·      Equipment Use.  The usage of audio/visual equipment for regular services and a process for requesting usage for special events and activities.

·      Chain of Command.

                   o     Ministry Leaders: Children’s, Youth, Audio-Video, Greeters, Ushers, etc… should provide training for counter parts in the immigrant church for continuity across language ministries regarding church policies, practices, and care of facilities and equipment.

                   o     The Immigrant Pastor and congregation must be aware of the church’s process and protocol for dealing with issues.

·      Finances. Since the immigrant ministry is part of the local church then all offerings go into the church treasury.  The church should create a line item(s) to cover the expenses of the immigrant ministry.  This should include, as soon as possible, the immigrant pastor’s compensation package.

That’s my opinion.  I welcome yours.


December 19, 2008 ~ Interracial Churches | Religion & Ethics NewsWeekly

Tuesday, December 23, 2008

This video is about Wilcrest Baptist Church and City of Refuge Church in particular and ethnically diverse churches specifically was posted on’s Religion & Ethics Newsweekly. Lucky Severson is the narrator.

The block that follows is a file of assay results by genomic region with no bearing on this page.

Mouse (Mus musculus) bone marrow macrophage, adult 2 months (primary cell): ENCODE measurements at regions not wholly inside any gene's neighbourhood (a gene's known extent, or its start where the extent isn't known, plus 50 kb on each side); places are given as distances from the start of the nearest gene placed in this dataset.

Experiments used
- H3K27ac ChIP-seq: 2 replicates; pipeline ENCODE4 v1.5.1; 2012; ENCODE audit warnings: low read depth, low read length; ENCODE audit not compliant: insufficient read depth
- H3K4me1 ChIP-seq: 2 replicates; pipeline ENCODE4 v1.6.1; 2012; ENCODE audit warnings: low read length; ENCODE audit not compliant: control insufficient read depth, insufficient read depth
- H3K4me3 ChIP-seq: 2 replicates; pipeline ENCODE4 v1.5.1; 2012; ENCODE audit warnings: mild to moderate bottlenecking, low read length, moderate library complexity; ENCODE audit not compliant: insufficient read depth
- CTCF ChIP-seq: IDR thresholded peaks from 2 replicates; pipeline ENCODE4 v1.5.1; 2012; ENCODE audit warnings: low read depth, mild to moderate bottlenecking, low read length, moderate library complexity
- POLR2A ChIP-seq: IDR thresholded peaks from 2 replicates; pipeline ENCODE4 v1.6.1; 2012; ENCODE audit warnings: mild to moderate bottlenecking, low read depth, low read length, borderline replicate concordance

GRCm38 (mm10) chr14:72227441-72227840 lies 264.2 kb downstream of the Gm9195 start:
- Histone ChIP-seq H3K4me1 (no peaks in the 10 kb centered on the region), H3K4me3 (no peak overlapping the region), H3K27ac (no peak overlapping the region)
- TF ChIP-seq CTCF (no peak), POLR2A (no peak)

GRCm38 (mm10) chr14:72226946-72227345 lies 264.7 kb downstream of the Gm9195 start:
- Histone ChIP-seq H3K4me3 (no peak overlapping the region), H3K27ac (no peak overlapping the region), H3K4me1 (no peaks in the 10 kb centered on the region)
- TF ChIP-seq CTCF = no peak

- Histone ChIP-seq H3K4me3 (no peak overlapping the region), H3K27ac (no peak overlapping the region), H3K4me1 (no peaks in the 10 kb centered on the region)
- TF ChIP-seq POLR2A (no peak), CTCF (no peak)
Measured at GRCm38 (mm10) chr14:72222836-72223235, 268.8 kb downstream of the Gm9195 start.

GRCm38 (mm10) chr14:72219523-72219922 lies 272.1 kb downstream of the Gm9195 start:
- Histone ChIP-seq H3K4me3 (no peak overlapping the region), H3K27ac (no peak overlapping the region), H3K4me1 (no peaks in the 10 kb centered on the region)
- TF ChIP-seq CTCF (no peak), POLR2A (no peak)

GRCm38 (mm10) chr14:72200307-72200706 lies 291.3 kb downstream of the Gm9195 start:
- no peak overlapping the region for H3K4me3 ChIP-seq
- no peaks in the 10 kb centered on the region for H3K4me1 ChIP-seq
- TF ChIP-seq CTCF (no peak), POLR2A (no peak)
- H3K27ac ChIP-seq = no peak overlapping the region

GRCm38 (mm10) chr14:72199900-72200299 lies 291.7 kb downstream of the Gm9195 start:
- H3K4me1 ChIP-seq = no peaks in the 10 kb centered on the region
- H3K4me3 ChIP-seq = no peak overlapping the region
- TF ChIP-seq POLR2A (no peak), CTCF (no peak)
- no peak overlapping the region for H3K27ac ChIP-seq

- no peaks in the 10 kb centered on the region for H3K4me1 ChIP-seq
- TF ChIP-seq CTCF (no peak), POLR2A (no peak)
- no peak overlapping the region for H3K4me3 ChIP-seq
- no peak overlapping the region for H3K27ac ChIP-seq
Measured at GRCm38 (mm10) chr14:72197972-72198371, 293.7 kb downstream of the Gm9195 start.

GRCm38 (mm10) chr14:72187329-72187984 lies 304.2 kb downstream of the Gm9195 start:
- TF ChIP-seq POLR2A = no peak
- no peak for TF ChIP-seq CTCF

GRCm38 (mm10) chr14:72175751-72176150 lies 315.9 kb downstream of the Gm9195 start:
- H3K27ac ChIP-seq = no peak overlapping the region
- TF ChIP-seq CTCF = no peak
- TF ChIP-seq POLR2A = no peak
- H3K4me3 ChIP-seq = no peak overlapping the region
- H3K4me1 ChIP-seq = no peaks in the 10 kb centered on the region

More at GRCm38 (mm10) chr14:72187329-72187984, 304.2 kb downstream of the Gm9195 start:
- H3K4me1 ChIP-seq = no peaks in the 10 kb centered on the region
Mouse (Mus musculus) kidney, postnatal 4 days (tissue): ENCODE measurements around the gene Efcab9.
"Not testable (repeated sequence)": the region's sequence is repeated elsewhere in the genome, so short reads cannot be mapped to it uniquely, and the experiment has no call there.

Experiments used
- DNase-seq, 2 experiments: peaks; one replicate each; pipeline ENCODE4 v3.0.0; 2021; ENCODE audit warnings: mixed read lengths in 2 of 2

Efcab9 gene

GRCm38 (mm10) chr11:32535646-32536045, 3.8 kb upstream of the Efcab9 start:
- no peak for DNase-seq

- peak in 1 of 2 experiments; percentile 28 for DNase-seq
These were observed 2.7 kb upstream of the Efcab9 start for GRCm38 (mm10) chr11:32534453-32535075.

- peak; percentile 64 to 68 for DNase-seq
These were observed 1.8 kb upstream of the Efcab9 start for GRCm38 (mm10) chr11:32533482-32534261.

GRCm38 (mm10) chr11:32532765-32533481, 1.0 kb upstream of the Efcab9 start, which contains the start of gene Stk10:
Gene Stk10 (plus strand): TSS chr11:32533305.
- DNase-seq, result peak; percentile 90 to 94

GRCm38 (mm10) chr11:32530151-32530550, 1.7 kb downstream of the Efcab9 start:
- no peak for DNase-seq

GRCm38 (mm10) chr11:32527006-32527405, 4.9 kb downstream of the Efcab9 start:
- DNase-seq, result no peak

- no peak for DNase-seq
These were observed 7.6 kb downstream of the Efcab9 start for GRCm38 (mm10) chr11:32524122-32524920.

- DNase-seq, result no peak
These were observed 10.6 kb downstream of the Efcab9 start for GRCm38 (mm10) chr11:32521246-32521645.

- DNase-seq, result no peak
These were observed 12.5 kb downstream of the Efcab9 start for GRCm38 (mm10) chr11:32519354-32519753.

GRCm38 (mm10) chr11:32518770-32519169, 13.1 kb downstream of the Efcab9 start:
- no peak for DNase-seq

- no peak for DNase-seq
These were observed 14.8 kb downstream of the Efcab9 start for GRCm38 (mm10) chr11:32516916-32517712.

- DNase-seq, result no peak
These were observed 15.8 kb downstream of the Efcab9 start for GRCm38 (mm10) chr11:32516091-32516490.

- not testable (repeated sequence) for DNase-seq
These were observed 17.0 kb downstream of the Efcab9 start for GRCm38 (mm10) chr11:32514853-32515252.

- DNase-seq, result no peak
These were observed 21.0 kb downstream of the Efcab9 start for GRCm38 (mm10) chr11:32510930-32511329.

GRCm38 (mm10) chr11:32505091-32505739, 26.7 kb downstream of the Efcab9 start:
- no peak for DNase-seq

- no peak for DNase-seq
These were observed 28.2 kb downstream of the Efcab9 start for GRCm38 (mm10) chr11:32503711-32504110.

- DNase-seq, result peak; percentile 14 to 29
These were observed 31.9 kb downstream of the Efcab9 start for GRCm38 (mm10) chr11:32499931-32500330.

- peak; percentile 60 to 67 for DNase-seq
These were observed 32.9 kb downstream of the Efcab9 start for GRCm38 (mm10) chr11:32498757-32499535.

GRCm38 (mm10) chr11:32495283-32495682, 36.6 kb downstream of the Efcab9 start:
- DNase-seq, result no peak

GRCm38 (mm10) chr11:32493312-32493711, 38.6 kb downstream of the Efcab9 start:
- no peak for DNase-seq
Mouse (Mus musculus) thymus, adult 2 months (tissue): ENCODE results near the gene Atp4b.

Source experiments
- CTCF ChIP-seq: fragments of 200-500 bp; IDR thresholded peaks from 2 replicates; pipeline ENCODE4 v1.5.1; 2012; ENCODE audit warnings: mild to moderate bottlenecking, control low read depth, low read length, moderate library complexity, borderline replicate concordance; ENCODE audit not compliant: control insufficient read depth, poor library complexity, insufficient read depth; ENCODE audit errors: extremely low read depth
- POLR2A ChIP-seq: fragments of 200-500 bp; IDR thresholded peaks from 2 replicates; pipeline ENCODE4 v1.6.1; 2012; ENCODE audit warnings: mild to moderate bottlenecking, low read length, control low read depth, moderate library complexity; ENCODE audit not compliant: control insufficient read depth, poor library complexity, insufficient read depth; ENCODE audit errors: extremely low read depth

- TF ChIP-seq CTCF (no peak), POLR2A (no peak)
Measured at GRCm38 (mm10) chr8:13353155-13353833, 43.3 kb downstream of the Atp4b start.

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Healthy Respect

Friday, December 12, 2008

Jay Pankratz talks about respect, the flip side of humility, and its importance to multi-ethnic ministry.

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What is the Biblical Concept of Unity?

Thursday, November 27, 2008

What is the biblical concept of unity? This the second of a series of questions asked by David Hall, Escondido, CA


The pursuit of unity is not limited to the multi-ethnic church.  Every local body of believers, because of sin, is susceptible to attitudes and behaviors that can lead to conflicts, divisions, and the exclusion of people groups in their ministries.

That is why we are to strive for unity. The following is a brief outline of the biblical teaching on Unity.

·       Unity is the desire of Christ for his disciples, “I pray…that all of them may be one” (Jn. 17:20-21).

·       Unity is based on Word of God, “Sanctify them by the truth; your word is truth” (John 17:17).

·       Unity is lived out among believers, “those who will believe in me” (Jn. 17:20).

·       Unity is a testimony to the world of Christ’s coming, “so that the world may believe that you have sent me” (Jn. 17:21); “May they be brought to complete unity to let the world know that you sent me and have loved them even as you have loved me.” (Jn. 17:23).

·       Unity must be earnestly and sincerely pursued, “Make every effort to keep the unity of the Spirit through the bond of peace” (Eph. 4:3).

·       Unity is achieved with love, “A new command I give you: Love one another. As I have loved you, so you must love one another. By this all men will know that you are my disciples, if you love one another” (Jn. 13:34, 35), “Above all, love each other deeply, because love covers a multitude of sin” (1 Pet. 4:8),”Dear children, let us not love with words or tongue but with actions and in truth” (1Jn. 3:18).

·       Unity is contingent upon certain character traits that are the result of spiritual growth: humility, gentleness, patience (Eph. 4:2), unselfishness (Phil. 2:3,4), kindness, goodness, meekness, self-control (Gal. 5:22-23), respect (Rom. 12:10; 1Pet. 2:17), and peace (Heb. 12:14; Js. 3:18).